Tackling child labour

The law regarding prohibition of employment of children under 14 will be extended to domestic and home-based workers. Children between 14-18 will get the minimum wage along with access to education and training.

Sindh’s government has also pledged to actively collect data on child labour and home-based workers for the first time.

Public expenditure on understanding child labour and providing education should not be seen as an expense, but rather as an investment.

Recognising the challenge, collecting real data and evidence and committing to invest in education is a great starting point. 

Freedom of association

Critically, all restrictive provisions on union formation are to be removed in accordance with ILO Conventions 87 and 98.

The government recognises that union density in Sindh remains very low, and is taking steps to remove the barriers to freedom of association. There are also specific references to providing living wages above minimum wages.

This is of course a policy only, and it won’t automatically lead to any positive changes on the ground. Older laws and policies need amending, and then the hard work begins in implementation.

Nevertheless, ETI welcomes this development – both in terms of the content and the approach to stakeholder engagement.

We are not alone.

The President of the Pakistan Employers Federation, Mr Majyd Aziz, described it as one of the most important development in industrial relations in the history of Pakistan during the signing.

Seizing the agenda

Majyd Aziz said: “Pakistan must seize the ethical trade agenda with both hands.

“It’s time to show the world that our business model is built on expertise, innovation, and on valuing the contribution of each and every worker.”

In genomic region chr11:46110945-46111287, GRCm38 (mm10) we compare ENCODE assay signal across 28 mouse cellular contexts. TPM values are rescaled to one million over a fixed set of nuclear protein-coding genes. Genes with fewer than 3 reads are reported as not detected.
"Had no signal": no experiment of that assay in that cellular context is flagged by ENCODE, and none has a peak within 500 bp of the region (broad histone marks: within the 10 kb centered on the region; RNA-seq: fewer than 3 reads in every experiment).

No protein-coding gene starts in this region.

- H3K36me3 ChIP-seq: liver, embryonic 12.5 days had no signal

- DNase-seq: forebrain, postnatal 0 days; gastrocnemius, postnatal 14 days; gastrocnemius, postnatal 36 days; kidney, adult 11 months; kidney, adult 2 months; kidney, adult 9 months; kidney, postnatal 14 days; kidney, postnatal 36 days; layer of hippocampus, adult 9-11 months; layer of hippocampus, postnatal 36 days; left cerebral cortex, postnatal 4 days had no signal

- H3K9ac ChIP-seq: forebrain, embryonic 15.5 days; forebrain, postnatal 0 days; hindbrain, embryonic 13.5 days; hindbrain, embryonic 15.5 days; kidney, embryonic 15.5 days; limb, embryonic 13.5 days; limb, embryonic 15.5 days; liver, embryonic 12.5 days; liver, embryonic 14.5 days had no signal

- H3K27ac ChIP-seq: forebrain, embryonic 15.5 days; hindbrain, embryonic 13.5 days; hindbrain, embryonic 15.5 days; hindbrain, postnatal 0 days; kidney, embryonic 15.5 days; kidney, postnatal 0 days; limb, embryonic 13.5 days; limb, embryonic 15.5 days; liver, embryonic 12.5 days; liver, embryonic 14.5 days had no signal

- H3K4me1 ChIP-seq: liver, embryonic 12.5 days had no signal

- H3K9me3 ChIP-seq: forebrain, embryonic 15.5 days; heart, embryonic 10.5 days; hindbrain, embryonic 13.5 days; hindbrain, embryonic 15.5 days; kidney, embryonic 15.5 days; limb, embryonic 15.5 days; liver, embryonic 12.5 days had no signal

At present, the EU, including the UK, supports Pakistan through the EU trade preference scheme known as the GSP+ scheme. This encourages economic growth and sustainable development in Pakistan, and helps business and consumers in Britain.

One of the scheme’s conditions is that Pakistan ratifies and implements core labour conventions and standards. 

Sindh's policy demonstrates that the Sindh government is taking this agenda seriously and will be working to ensure compliance with international labour standards.

We would encourage other Provincial Governments to adopt similarly inclusive policies.

Promoting responsible business conduct

PILER, ETI’s strategic partner in Pakistan, played a lead role in achieving consensus around the policy.

We will be working with them, our members and some of the key national and provincial institutions to promote responsible business conduct that is aligned with the labour standards set out in the GSP+ agreement.

Effective engagement – between companies, suppliers, trade unions, government agencies and civil society organisations – is a central features of responsible business practice.

Continuing this collaborative approach is critical if collectively we are to develop sustainable international value chains that truly benefit workers, businesses and consumers.

For more resources on responsible business conduct in Pakistan, see our website or contact Ben Rutledge.

ETI's blog covers issues at the intersection of business, news and ethical trade. We welcome a range of insights and opinions from our guest bloggers, though don't necessarily agree with everything they say.